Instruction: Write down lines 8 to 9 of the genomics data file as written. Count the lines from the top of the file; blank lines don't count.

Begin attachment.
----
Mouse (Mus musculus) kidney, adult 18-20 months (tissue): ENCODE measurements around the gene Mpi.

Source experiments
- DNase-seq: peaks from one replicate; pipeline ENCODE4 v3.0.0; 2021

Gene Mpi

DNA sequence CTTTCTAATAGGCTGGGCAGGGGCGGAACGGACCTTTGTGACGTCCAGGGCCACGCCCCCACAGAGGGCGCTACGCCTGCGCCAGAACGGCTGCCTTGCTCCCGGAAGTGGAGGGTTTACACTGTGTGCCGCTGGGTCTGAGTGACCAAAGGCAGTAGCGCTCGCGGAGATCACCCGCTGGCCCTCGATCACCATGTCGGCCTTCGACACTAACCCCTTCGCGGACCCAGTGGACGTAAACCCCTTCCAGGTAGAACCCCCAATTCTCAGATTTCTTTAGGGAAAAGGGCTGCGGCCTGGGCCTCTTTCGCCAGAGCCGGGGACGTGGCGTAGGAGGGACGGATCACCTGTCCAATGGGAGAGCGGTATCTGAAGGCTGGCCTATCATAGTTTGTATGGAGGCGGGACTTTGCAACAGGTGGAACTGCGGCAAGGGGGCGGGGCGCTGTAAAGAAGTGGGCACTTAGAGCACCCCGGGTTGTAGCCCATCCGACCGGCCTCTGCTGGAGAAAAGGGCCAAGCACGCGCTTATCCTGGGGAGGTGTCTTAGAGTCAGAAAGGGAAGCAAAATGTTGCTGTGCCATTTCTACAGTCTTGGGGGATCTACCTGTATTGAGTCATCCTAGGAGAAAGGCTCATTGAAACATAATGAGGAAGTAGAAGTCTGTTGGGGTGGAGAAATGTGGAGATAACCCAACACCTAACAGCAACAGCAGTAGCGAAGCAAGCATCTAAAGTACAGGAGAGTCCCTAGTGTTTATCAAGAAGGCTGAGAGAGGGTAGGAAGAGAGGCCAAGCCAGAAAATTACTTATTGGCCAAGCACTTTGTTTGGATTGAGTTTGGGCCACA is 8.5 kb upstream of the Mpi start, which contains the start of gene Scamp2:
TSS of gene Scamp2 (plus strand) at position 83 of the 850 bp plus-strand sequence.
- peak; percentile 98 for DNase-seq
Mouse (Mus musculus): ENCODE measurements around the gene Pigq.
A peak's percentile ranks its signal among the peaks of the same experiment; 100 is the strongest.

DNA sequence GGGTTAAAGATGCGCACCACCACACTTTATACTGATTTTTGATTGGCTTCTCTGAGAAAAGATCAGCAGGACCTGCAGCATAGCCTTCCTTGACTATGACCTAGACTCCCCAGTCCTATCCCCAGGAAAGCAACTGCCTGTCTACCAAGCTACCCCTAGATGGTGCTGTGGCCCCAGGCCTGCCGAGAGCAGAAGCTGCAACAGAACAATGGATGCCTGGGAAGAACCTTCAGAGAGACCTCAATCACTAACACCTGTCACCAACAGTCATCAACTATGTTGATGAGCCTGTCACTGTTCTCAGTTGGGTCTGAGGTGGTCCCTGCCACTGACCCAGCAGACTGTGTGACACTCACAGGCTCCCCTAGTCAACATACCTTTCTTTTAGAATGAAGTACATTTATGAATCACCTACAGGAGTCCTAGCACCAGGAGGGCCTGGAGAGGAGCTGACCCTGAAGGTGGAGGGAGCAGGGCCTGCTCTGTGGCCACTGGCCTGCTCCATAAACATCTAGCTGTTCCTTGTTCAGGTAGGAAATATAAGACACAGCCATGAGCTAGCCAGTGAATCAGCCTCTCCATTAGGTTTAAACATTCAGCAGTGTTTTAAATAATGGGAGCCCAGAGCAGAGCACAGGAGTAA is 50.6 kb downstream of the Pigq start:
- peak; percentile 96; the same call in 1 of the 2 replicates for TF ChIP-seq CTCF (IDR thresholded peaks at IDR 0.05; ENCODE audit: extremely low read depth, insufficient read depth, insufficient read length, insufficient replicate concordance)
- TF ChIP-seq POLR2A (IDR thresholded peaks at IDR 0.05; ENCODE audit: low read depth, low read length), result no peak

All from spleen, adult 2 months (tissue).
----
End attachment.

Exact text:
Mouse (Mus musculus): ENCODE measurements around the gene Pigq.
A peak's percentile ranks its signal among the peaks of the same experiment; 100 is the strongest.